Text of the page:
The Iowa Farm Bureau Federation is seeking mandatory minimum sentences for felony theft of cattle, hogs and other livestock. The federation also included soybean, corn and other commodity theft.

While cattle prices are soaring, theft of livestock is on the rise, especially in states like Texas and Nebraska. Experts are saying that the issue could become more prevalent in Iowa as more cattle are raised in the area due to low corn prices and drought in Texas, according to Donnelle Eller for The Des Moines Register.

Larry Gray, executive director of law enforcement for the Texas and Southwestern Cattle Raisers Association says that thieves are generally familiar with the cattle industry. He said that to be able to steal cattle, the thief must be able to transport the cattle and know how to market the cattle.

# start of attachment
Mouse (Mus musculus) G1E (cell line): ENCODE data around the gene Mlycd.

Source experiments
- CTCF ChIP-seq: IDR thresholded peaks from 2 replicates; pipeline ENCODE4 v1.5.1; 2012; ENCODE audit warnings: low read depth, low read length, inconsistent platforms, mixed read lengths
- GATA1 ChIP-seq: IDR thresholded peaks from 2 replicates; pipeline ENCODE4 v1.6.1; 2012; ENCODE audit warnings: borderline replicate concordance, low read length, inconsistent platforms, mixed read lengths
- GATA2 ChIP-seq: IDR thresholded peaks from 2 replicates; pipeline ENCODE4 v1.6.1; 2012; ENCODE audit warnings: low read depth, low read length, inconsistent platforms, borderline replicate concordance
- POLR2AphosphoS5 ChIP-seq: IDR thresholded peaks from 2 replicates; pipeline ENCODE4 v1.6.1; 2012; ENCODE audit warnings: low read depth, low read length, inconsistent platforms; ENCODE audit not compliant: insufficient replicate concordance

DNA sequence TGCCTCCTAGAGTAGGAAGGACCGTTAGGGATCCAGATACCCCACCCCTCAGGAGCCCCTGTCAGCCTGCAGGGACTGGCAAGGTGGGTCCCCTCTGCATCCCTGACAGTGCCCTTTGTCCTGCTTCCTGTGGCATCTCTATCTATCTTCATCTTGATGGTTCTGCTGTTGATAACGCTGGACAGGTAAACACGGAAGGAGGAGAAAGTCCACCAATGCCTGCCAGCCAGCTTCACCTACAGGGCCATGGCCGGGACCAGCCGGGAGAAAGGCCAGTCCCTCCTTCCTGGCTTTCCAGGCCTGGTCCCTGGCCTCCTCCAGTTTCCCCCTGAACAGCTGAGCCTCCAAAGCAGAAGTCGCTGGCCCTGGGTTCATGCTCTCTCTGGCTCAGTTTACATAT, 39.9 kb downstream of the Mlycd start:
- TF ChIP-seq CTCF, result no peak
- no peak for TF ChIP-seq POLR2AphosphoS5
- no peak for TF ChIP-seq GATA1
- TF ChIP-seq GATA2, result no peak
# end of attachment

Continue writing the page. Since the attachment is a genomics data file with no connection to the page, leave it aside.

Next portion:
Texas and Missouri already have harsher penalties for those who steal livestock. Stealing cattle or horses in Texas is a mandatory third-degree felony, which can land thieves in prison for two to 10 years. Thieves can also receive a maximum fine of $10,000. Second-degree theft can lead to a sentence of 10 to 25 years in prison, and the penalties can be extended to life in prison, according to Eller.

Currently in Iowa, cattle theft is treated like property theft and the maximum charge is 10 years in prison and a $10,000 fine if more than $10,000 in property is taken. The minimum charge is only a misdemeanor and leads to 30 days in jail and a $625 fine for less than $200 worth of property stolen.